Psychoanalyzing her fellow New Yorkers on her arduous daily commute developed Patricia’s sense of character. Moreover, her ambition to write “the Great Queens American Novel” as the child of immigrants from Argentina and North and South Korea collided with her love for the Victorian novelist Charlotte Brontë’s titular protagonist in Jane Eyre. A self-proclaimed “eyrehead” (get the pun?), Patricia found sympathy in a heroine who described herself as “poor obscure, plain, and little.”

After treating us to an invigorating reading of Re Jane, which took about ten years to write and is now in development for a television show with Paramount and TV Land, Patricia shared survival advice for young writers and students alike. On the question of writing, here are some prompts she mentioned for livening up your creativity:

  • Show, don’t tell; it’s too obvious for a writer to say exactly what she/he/they feel. So, try describing a scene or character in a way that conveys emotion rather than making didactic statements like, “I feel that…,” “She was sad…,” etc.
  • Challenge the stereotype of the other within your community– the “minority within a minority.” Patricia explained that Jane wasn’t simply a reflection of her own coming-of-age experience, but rather a composite of herself and a mixed-race child who would have been stigmatized for having a white father.
  • For a writing exercise, draw up an inventory of everything in a fictional character’s fridge or freezer. Zooming in on small and obscure details develops character in original and interesting ways. Food reflects not only a character’s social class and age, but also his/her/their personality– organized or messy, strange or conventional, healthy or excessive.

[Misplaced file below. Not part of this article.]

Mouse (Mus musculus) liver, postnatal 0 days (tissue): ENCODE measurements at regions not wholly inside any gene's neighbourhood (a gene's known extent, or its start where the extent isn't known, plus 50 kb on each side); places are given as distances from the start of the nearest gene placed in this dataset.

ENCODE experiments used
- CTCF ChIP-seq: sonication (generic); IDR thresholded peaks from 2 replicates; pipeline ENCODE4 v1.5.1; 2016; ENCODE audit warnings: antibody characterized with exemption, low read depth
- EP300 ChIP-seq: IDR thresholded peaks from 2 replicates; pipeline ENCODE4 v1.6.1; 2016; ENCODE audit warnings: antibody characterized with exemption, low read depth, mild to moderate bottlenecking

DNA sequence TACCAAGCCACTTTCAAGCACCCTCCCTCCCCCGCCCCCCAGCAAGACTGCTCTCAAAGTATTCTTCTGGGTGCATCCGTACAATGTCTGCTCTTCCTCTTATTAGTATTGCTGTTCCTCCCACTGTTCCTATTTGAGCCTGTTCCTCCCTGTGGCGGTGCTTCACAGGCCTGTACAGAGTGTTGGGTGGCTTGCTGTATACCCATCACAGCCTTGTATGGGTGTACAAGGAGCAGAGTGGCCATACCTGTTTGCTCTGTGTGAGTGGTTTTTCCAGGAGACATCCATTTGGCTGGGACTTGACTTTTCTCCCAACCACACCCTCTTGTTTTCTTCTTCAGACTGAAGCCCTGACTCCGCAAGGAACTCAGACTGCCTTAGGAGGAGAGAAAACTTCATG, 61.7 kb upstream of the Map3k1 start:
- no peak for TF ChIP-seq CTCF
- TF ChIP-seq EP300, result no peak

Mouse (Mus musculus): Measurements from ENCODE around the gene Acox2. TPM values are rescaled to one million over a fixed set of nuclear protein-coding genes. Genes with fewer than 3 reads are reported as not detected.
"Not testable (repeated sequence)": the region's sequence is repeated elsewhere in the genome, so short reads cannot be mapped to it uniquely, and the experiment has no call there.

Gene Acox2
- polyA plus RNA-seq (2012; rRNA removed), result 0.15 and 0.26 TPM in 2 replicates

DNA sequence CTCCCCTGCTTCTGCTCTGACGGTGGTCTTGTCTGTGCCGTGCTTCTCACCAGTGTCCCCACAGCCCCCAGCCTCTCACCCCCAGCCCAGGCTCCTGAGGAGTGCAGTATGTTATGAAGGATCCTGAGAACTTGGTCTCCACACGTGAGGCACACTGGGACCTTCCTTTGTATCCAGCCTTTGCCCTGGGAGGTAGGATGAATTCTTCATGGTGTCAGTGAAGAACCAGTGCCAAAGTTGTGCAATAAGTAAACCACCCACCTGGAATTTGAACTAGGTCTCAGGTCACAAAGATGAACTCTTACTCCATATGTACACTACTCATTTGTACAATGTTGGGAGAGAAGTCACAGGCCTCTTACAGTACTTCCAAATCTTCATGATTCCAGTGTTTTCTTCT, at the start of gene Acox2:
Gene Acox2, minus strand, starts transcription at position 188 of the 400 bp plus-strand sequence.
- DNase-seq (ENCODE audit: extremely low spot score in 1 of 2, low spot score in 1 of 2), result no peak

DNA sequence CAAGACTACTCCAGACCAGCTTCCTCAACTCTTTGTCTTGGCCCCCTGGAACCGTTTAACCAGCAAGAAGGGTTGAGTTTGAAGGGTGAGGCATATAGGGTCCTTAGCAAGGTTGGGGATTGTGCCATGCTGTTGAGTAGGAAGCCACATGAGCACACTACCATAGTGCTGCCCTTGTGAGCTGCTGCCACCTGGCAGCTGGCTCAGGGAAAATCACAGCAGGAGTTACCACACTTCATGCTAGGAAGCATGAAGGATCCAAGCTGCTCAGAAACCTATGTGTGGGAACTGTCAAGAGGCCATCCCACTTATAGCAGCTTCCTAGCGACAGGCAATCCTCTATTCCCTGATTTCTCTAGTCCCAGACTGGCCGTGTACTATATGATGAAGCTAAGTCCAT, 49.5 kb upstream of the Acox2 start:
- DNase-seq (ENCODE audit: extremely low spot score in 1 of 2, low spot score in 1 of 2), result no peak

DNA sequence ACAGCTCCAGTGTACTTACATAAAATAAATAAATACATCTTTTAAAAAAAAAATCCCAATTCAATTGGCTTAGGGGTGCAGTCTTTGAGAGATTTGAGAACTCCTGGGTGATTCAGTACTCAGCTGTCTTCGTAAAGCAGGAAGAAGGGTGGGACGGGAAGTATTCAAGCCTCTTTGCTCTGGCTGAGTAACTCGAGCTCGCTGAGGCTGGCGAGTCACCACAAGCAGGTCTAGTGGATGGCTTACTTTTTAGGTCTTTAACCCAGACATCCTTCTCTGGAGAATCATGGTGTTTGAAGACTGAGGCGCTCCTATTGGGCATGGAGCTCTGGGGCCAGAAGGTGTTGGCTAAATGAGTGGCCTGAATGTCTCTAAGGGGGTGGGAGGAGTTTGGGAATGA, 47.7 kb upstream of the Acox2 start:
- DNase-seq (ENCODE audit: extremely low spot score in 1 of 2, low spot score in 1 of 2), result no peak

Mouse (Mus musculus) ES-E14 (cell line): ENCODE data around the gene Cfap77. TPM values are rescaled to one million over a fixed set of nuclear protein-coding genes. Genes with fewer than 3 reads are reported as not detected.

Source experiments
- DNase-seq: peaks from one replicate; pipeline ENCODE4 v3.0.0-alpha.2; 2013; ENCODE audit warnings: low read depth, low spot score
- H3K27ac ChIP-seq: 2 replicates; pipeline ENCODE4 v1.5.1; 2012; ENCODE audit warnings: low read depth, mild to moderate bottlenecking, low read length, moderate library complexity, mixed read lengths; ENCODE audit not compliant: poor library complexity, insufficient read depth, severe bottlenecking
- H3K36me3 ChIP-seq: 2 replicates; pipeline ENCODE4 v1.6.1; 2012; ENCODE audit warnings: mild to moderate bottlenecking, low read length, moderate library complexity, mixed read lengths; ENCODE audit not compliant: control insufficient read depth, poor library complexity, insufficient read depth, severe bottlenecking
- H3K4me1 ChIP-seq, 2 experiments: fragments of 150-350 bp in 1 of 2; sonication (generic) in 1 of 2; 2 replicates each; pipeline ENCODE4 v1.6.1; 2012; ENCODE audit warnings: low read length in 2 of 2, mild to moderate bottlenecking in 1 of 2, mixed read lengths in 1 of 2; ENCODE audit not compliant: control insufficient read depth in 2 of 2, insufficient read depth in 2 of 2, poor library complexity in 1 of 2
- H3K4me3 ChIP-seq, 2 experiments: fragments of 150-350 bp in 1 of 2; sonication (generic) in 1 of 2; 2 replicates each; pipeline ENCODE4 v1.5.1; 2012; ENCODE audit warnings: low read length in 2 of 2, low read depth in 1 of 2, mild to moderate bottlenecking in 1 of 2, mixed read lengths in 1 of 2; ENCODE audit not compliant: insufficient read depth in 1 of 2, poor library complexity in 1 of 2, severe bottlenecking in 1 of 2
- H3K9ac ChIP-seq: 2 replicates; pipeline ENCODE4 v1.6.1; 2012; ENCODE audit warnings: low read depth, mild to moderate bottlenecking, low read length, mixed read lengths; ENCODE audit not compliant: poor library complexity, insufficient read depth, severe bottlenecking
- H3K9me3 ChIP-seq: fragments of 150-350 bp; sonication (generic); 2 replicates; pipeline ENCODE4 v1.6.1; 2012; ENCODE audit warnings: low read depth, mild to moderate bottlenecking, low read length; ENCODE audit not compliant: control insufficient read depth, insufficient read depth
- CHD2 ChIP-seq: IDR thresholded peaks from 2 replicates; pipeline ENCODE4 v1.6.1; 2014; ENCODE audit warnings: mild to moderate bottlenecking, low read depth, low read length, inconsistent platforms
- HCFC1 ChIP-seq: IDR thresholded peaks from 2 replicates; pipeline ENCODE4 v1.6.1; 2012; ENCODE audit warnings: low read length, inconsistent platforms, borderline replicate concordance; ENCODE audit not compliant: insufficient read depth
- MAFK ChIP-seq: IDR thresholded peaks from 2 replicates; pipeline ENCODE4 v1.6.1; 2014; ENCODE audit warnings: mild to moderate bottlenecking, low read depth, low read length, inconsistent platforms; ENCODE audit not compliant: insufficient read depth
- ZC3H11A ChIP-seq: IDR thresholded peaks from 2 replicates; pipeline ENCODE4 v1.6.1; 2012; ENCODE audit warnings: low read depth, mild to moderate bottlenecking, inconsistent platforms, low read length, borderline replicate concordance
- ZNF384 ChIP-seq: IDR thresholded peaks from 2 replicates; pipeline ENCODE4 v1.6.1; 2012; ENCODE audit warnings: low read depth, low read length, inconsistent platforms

• For another writing exercise, pen diary entries from a fictional character’s point of view with focused prompts like, “What was this character’s eighth birthday like?” Answering seemingly random questions deepens a character’s history, personal memory, and present-day reality.

Perhaps even more valuable was the unique perspective on college that Patricia was able to offer as a fellow New Yorker. She admitted initially feeling alienated and adrift at her alma mater, Swarthmore College. Her peers were not just mostly white, but “not even New York white– instead, blond-haired, blue-eyed white.”

“At Swarthmore, I felt like I was in a foreign country without a passport,” she went onto say. She warned Kaleidoscope students to beware of “over-negating yourself” when under pressure to reconcile the intellectual insecurities that might initially accompany college. She also “tried out a lot of different states of being” to explore herself in such a foreign space, and ultimately, she came back to being a New Yorker.

Finally she affirmed the need to get your version of your story out there. She recollected feeling “otherized” by a radio show host in upstate New York who wanted to reduce her experience to stereotypes and described holding fast to her interpretation of Jane’s story in order to keep the truth visible.